Uniformly distributed indium hillocks are grown on silicon substrates by dc magnetron sputtering. The morphologies and the microstructures have been investigated by scanning electron microscopy (SEM), transmission electron microscopy (TEM) and x-ray diffraction (XRD). From the TEM and SEM images, we find that, at the earlier stage, the grain coalescent process dominates. This coalescent process induces a larger compressive stress. We believe that the drive force for hillock growth comes from this compressive stress. Under this compressive stress, the grain locating in the middle of several grains are extruded from these grains, and then a hillock forms with the increasing deposition time. For low melting point and high diffusion coefficient metal, such as bismuth and indium, this spontaneous-hillock growth mechanism can be used to fabricate well aligned nanostructures.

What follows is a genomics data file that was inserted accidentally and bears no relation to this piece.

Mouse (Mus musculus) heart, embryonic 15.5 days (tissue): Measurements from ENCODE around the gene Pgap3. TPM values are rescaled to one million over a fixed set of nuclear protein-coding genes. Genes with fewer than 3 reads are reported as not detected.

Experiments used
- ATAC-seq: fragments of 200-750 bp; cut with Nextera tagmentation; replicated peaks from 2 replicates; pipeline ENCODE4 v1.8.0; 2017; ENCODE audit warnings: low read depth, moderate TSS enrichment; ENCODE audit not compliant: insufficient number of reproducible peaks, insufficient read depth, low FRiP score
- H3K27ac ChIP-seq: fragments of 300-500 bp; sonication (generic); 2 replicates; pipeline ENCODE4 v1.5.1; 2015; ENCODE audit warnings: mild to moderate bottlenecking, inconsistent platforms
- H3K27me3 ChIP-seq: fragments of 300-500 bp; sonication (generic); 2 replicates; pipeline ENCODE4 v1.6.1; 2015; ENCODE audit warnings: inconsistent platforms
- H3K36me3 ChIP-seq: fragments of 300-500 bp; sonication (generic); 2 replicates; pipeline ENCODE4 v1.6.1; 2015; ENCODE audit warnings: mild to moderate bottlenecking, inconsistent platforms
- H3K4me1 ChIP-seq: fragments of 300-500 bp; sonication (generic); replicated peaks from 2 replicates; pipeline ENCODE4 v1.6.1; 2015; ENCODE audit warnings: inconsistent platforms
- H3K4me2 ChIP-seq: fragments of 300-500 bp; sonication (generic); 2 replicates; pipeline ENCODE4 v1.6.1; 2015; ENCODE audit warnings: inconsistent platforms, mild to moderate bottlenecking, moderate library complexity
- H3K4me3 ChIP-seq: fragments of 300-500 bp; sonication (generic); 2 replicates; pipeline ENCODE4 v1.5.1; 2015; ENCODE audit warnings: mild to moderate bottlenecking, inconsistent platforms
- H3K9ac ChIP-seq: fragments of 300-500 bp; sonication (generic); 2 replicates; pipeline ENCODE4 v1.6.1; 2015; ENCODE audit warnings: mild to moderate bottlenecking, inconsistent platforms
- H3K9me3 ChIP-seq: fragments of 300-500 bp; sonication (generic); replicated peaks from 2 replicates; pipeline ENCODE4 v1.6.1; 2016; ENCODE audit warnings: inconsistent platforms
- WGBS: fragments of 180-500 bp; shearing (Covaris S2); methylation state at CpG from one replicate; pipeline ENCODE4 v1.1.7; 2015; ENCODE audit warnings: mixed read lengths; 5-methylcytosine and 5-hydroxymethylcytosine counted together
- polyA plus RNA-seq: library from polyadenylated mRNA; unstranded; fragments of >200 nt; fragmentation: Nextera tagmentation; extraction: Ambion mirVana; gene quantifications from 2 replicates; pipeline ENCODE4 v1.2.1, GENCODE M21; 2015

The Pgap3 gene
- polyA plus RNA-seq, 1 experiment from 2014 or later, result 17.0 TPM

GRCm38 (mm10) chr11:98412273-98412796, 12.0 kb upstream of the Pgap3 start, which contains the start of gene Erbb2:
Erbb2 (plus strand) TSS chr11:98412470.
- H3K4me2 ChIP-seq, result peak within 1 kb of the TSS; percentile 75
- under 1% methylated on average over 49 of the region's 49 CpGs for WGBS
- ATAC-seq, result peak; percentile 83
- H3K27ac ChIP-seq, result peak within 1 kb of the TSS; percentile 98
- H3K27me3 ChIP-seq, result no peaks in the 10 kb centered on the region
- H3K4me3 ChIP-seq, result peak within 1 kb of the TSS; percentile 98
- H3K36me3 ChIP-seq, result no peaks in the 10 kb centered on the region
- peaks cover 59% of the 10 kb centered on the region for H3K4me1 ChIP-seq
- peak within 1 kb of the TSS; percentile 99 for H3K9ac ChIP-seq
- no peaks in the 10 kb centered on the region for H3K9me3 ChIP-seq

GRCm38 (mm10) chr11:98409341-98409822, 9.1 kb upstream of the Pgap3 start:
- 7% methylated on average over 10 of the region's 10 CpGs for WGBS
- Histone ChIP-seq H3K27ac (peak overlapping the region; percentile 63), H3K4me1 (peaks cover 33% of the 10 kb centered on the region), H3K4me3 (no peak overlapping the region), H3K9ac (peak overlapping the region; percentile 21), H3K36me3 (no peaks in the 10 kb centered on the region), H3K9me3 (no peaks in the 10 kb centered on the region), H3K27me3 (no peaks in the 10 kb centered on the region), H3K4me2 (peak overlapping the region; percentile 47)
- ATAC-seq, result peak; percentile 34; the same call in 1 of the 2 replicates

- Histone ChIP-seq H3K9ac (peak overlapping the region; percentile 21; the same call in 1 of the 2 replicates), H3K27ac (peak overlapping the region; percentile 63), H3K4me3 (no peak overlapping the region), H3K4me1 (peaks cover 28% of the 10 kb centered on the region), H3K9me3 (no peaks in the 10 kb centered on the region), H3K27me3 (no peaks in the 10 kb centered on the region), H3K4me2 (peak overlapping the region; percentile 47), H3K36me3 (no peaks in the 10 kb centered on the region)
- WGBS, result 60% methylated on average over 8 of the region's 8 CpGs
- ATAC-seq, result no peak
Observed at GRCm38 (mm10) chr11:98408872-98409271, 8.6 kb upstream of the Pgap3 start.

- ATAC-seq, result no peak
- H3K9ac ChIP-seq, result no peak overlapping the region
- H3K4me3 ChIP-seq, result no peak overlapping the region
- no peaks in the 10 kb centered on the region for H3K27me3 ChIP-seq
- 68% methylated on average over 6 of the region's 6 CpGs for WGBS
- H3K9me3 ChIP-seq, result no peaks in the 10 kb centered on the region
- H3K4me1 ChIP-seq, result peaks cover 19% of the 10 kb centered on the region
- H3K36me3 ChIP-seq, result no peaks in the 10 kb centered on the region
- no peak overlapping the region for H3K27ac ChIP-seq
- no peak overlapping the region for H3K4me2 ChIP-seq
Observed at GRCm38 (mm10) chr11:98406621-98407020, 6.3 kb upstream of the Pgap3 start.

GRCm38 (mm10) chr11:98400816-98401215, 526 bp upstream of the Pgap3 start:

|Original language||English (US)|
|Number of pages||4|
|Journal||Chinese Physics Letters|
|State||Published - Jul 1 2006|
ASJC Scopus subject areas
- Physics and Astronomy(all)